Newsletter Item September 2000 Doug Ordinal

DOUG ORDINAL

The Museum has suffered a great loss with the death on August 6th of Robert Douglas (Doug) Ordinal in his 81st year following several months of illness. Born in Kamsack, Saskatchewan, Doug is survived by his wife Marjorie, a daughter, a son, and their families including five grandchildren.

Many who have been closest to him over his years with the Museum attended his funeral on August 10th. Long time friend and Museum member, Dr. John Christie, delivered a very appropriate eulogy; who paid fitting tribute to Doug and his dedication to family, friends, and ACAM.

Doug enlisted in the Canadian Army at the start of World War II as a vehicle engine mechanic. When the rapidly expanding Air Force sought candidates as aero engine technicians he applied and was successful in both being accepted and in achieving a high course standing. This lead to an active wartime experience, which included service in the difficult living conditions of the advanced landing grounds of North Africa and later on into Europe.

Following the war Doug reenlisted in the army serving in Peace Keeping operations in the Middle East. After leaving the army he operated an auto body business in Wellington, N.S. until finally retiring.

Doug’s involvement in our Museum is legendary, having been part of virtually every major effort since it was first formed. Never one to back away from a difficult issue Doug was the consummate “scrounger” for every project that required assistance in materials or services. It was a measure of the respect held for him that virtually nobody seemed able to resist his approach for assistance to Museum projects.

Doug’s most recent project was his much beloved Harvard II restoration. The quality of that work has brought much credit to both Doug and ACAM. In recent years he extended his efforts to the Shearwater Museum where he was a valued member of the Firefly restoration team.

Having lost his first wife Isa some years ago. Doug’s marriage to Marjorie gave him the last five years of happiness and fulfilment that were obvious to all who knew him. His seasonal visits to Marjorie’s farm in Saskatchewan were also used to extend our contacts with many of the Western Museums.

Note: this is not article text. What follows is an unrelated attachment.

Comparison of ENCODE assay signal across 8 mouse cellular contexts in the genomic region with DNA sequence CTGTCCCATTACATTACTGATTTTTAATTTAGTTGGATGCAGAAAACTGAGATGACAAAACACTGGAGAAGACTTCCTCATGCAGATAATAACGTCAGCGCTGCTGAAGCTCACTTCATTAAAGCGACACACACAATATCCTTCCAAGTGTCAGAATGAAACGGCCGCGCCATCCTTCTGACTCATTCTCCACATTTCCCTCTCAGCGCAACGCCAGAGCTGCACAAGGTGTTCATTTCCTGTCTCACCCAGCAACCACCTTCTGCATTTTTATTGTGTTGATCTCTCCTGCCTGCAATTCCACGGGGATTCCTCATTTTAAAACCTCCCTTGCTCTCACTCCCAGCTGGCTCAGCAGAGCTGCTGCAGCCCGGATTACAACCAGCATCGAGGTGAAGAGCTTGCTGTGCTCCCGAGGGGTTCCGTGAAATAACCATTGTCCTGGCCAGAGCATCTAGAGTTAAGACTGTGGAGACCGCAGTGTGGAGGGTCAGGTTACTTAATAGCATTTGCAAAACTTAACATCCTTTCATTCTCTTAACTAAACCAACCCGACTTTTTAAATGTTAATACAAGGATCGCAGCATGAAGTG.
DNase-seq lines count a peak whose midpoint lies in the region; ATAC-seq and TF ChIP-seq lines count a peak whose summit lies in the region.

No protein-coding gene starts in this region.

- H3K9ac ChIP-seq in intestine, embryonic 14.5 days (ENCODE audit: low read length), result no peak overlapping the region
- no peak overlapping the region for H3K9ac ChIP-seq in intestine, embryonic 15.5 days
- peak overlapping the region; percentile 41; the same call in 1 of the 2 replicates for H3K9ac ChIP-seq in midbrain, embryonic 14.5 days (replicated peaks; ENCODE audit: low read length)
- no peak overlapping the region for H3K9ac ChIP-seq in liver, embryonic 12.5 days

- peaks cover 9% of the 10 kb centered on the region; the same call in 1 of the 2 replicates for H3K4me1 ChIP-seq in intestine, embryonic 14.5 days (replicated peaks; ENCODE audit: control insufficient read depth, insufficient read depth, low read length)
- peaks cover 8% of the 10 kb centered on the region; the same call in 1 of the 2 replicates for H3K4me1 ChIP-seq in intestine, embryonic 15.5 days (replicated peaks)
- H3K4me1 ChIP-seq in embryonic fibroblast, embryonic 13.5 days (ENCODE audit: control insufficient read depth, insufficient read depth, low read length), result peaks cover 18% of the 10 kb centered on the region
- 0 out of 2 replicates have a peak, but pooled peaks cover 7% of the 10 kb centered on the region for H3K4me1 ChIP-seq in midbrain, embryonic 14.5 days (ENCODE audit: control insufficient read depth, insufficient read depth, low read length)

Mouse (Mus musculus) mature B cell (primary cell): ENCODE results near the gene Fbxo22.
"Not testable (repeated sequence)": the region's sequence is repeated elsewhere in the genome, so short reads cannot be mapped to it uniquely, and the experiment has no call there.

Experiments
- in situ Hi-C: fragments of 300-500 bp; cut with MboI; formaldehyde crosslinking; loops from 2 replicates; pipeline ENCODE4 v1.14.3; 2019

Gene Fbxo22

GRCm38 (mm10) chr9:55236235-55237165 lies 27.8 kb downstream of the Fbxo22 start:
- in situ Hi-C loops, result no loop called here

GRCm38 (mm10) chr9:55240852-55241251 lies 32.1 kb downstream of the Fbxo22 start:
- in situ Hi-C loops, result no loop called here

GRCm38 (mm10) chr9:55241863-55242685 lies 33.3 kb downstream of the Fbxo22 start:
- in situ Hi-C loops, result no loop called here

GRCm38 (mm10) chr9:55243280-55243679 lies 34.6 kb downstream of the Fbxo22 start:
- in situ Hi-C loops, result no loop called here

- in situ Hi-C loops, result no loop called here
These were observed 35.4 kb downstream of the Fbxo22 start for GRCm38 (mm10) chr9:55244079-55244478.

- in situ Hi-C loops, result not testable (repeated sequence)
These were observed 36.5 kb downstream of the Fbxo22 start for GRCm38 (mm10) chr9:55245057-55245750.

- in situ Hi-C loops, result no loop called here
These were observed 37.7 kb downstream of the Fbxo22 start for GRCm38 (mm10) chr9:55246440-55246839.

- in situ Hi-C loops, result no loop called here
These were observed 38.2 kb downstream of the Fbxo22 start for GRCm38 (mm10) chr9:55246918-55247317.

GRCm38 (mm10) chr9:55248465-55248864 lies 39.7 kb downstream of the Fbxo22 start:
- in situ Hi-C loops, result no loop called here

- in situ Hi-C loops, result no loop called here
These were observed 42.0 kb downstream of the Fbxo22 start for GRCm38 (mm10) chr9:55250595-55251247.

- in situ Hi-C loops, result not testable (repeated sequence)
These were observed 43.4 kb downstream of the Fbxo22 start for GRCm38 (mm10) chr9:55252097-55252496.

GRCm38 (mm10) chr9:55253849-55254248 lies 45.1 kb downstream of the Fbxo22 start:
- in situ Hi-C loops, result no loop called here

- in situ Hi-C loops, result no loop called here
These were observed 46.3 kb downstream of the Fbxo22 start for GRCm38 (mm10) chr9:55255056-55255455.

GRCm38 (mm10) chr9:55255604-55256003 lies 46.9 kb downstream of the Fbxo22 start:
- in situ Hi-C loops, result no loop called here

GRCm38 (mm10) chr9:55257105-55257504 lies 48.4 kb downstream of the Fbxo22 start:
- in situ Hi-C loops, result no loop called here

Doug sought respect and received it in full measure. In return he respected the efforts and commitment of those around him. He could at times appear gruff and demanding but beneath that surface was a deep respect and appreciation of others.

Among the many comments of respect:

Reg Clarke – Curator: “His presence is in the very walls of this place.”

Jim Johnston – Board member and President of Cougar Helicopters: “He had the tenacity of a pit bull but the good nature of a retriever. He brought me back to the reasons I got involved in the Aviation Industry in the first place.”

Dave McMahon – Museum President: The Museum owes a lot of its existence to Doug Ordinal — It may just take three or four people to keep on where Doug left off.”

Don Hirtle – Canso Crew Chief: “People in the aviation industry had respect for Doug. — Old Doug would simply walk into a place, tell someone who he was, what he wanted and hand him or her an empty box. And sure enough he’d walk out with the box full. I don’t know how we’ll fill those boots.”

Marcel Olsen – Sabre Crew Chief: “The overpowering thing about this place is its personality.
After a few weeks here I began to realize that this Museum wasn’t about sheet metal and rivets, it’s about people. Doug never wanted us to lose sight of that.”

It is often said that the best we can hope for is that the world is better off for our having been here. That is certainly something that can be said of this most unique gentleman.

Doug Ordinal 1919 – 2000 GoodBye

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